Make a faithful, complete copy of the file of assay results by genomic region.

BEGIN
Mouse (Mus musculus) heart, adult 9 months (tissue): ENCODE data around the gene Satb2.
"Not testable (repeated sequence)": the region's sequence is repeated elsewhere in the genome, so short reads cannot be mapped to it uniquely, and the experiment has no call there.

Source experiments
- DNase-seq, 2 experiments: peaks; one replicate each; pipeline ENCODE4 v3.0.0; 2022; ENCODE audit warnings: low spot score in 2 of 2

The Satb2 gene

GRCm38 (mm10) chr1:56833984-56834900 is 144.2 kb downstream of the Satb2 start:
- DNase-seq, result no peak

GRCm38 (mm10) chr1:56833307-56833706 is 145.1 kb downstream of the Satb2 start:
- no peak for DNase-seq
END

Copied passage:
Mouse (Mus musculus) heart, adult 9 months (tissue): ENCODE data around the gene Satb2.
"Not testable (repeated sequence)": the region's sequence is repeated elsewhere in the genome, so short reads cannot be mapped to it uniquely, and the experiment has no call there.

Source experiments
- DNase-seq, 2 experiments: peaks; one replicate each; pipeline ENCODE4 v3.0.0; 2022; ENCODE audit warnings: low spot score in 2 of 2

The Satb2 gene

GRCm38 (mm10) chr1:56833984-56834900 is 144.2 kb downstream of the Satb2 start:
- DNase-seq, result no peak

GRCm38 (mm10) chr1:56833307-56833706 is 145.1 kb downstream of the Satb2 start:
- no peak for DNase-seq